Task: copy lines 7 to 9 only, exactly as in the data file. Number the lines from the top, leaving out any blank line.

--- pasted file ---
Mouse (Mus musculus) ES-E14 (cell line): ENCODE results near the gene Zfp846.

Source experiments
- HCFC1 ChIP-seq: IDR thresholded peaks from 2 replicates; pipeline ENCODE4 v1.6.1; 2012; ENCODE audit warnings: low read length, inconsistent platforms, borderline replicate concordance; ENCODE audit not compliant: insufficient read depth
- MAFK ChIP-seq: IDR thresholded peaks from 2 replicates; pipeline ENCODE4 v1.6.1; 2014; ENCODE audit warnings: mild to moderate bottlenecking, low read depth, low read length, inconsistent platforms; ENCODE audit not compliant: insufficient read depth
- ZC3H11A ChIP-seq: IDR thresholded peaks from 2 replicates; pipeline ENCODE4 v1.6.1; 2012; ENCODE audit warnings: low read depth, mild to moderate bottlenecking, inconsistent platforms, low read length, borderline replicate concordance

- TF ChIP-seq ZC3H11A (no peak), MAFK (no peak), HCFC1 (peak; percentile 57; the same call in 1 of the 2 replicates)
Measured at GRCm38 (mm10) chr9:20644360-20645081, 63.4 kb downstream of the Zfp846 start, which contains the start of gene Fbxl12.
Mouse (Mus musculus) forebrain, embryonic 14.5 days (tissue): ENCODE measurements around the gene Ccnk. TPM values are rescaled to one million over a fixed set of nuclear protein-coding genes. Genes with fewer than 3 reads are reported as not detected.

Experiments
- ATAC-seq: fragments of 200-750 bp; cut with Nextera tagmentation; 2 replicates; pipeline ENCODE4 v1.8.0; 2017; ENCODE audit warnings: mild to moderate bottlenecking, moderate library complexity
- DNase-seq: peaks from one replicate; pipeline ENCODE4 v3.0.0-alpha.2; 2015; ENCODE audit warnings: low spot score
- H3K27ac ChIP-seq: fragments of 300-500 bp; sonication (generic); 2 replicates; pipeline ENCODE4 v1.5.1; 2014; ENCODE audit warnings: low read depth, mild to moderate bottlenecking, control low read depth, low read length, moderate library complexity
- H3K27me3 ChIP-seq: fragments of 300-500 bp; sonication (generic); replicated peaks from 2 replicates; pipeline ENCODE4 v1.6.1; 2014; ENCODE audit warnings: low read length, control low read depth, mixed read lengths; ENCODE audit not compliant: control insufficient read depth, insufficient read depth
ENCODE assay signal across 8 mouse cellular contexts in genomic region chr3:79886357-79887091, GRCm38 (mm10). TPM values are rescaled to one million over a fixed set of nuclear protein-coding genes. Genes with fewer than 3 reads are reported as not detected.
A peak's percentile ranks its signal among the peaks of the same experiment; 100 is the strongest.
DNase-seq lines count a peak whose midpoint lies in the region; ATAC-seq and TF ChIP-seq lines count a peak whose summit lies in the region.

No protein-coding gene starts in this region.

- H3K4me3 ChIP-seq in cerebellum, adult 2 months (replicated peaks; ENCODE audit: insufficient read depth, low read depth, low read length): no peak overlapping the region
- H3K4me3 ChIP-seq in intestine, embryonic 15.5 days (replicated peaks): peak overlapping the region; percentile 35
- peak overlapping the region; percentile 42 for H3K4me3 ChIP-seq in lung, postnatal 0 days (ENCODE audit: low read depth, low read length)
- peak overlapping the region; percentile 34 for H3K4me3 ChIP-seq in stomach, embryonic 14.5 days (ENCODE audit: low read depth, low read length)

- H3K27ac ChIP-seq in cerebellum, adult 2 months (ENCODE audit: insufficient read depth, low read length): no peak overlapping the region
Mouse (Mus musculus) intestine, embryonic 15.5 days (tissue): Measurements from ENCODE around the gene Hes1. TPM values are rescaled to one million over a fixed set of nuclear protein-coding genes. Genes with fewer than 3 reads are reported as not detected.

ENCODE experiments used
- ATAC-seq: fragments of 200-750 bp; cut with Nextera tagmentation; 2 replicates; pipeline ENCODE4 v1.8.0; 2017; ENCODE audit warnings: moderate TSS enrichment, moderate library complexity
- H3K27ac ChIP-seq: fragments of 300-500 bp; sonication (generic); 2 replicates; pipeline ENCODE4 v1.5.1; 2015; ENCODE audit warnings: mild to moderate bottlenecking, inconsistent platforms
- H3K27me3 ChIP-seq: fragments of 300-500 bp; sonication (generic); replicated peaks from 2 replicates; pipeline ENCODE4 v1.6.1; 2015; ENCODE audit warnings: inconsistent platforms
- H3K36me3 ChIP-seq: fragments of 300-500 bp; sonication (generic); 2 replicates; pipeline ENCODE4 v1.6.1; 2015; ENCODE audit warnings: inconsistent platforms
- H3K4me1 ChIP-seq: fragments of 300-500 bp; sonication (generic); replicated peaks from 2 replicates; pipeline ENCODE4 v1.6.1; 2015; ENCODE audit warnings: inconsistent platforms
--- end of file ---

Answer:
Measured at GRCm38 (mm10) chr9:20644360-20645081, 63.4 kb downstream of the Zfp846 start, which contains the start of gene Fbxl12.
Mouse (Mus musculus) forebrain, embryonic 14.5 days (tissue): ENCODE measurements around the gene Ccnk. TPM values are rescaled to one million over a fixed set of nuclear protein-coding genes. Genes with fewer than 3 reads are reported as not detected.

Experiments